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The Expanding Echoes of Supernova 1987A


Can you find supernova 1987A? It isn’t hard — it occurred at the center of the expanding bullseye pattern. Although this stellar detonation was first seen in 1987, light from SN 1987A continued to bounce off clumps of interstellar dust and be reflected to us even many years later. Light echoes recorded between 1988 and 1992 by the Anglo Australian Telescope (AAT) in Australia are shown moving out from the position of the supernova in the featured time-lapse sequence. These images were composed by subtracting an LMC image taken before the supernova light arrived from later LMC images that included the supernova echo. Other prominent light echo sequences include those taken by the EROS2 and SuperMACHO sky monitoring projects. Studies of expanding light echo rings around other supernovas have enabled more accurate determinations of the location, date, and symmetry of these tremendous stellar explosions. Yesterday marked the 32nd anniversary of SN 1987A: the last recoded supernova in or around our Milky Way Galaxy, and the last to be visible to the unaided eye.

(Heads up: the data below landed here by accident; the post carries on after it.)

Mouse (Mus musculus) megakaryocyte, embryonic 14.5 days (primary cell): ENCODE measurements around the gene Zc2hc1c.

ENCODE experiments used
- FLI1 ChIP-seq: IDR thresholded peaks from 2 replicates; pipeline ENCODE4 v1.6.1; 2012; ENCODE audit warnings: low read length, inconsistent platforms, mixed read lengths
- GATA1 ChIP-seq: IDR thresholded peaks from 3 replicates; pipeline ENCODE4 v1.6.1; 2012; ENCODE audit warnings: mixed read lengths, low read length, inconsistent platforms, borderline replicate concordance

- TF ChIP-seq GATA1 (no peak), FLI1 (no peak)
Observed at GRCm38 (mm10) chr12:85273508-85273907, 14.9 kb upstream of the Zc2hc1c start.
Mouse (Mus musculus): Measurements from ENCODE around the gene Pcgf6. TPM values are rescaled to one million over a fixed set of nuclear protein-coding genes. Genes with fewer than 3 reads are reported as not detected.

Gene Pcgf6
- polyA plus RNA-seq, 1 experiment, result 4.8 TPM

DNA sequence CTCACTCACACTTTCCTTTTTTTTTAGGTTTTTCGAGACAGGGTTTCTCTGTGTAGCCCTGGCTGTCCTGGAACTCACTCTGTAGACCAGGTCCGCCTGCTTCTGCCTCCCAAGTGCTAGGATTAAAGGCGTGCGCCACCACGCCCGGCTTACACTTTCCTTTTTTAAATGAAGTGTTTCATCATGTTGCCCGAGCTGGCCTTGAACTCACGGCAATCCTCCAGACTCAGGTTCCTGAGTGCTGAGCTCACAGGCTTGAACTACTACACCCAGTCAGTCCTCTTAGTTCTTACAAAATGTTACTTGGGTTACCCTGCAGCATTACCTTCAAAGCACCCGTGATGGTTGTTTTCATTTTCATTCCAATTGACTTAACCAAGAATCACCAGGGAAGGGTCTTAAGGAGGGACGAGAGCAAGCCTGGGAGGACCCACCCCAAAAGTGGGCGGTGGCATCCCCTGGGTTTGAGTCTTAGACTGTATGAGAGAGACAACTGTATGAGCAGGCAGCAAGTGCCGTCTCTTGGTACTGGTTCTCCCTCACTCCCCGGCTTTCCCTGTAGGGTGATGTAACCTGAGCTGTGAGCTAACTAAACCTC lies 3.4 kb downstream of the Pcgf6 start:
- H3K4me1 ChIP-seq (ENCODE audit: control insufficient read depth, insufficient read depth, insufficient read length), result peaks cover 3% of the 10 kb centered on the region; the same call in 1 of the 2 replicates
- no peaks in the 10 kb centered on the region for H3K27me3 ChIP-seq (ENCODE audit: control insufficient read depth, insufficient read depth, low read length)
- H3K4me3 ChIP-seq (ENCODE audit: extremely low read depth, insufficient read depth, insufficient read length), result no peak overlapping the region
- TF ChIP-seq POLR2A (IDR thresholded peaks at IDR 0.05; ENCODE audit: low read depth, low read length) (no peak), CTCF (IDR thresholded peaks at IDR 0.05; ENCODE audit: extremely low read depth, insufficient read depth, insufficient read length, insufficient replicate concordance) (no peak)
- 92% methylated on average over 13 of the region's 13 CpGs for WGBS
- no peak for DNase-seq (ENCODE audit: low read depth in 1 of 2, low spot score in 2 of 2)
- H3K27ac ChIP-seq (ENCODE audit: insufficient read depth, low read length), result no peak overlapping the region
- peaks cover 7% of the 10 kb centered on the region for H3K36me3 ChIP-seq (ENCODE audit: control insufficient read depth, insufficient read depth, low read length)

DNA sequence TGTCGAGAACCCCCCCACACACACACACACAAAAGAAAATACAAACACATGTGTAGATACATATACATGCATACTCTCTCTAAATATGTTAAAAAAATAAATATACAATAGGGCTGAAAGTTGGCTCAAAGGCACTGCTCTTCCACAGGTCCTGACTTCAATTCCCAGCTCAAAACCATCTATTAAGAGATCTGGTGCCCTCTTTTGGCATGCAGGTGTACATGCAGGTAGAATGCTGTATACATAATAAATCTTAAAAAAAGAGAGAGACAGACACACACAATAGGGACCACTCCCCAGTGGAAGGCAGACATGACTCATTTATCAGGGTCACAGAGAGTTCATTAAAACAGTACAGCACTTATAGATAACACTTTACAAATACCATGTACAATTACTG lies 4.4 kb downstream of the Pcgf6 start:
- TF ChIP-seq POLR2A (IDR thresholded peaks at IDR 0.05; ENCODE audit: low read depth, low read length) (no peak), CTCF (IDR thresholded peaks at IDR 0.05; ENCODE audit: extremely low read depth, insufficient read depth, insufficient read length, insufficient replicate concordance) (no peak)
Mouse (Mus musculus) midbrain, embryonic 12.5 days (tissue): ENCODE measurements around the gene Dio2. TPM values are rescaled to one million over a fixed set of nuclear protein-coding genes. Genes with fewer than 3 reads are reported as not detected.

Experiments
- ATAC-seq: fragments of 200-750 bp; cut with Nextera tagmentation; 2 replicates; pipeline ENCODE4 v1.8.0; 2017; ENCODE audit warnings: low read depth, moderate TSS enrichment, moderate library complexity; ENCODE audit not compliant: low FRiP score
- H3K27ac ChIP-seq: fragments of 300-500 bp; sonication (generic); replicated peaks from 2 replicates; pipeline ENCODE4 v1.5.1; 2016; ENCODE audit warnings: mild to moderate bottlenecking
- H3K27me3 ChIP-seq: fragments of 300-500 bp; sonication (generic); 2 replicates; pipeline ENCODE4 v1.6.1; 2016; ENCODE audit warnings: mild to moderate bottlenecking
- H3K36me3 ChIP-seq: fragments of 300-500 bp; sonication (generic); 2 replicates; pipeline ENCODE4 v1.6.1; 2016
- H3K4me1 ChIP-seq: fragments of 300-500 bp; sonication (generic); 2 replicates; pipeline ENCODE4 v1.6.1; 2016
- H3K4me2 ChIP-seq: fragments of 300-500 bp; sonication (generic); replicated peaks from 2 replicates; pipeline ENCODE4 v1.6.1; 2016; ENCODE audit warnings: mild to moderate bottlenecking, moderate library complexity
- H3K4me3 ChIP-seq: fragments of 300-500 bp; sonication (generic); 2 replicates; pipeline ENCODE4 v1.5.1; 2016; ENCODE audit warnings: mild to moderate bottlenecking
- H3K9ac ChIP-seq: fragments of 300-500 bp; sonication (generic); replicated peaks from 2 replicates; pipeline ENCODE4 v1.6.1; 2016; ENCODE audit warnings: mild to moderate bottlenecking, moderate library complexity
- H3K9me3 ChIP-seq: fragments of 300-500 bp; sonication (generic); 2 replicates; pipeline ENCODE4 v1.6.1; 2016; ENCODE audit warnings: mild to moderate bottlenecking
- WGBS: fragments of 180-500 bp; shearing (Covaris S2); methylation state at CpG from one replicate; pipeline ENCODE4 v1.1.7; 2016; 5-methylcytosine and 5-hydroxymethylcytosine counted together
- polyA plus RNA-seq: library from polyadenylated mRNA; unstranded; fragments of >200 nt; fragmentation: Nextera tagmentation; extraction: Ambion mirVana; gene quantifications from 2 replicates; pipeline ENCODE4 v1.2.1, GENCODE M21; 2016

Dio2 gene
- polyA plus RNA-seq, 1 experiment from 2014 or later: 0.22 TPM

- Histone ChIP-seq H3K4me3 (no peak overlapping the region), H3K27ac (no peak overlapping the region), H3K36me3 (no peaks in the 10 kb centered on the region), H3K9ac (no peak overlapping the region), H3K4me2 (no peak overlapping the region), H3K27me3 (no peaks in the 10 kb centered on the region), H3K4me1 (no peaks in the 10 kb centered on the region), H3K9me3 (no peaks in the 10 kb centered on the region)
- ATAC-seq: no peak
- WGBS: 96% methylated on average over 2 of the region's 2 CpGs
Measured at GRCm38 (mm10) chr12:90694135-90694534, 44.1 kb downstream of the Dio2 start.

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NGC 4565: Galaxy on Edge


Magnificent spiral galaxy NGC 4565 is viewed edge-on from planet Earth. Also known as the Needle Galaxy for its narrow profile, bright NGC 4565 is a stop on many telescopic tours of the northern sky, in the faint but well-groomed constellation Coma Berenices. This sharp, colorful image reveals the galaxy’s bulging central core cut by obscuring dust lanes that lace NGC 4565’s thin galactic plane. An assortment of other background galaxies is included in the pretty field of view, with neighboring galaxy NGC 4562 at the upper right. NGC 4565 itself lies about 40 million light-years distant and spans some 100,000 light-years. Easily spotted with small telescopes, sky enthusiasts consider NGC 4565 to be a prominent celestial masterpiece Messier missed.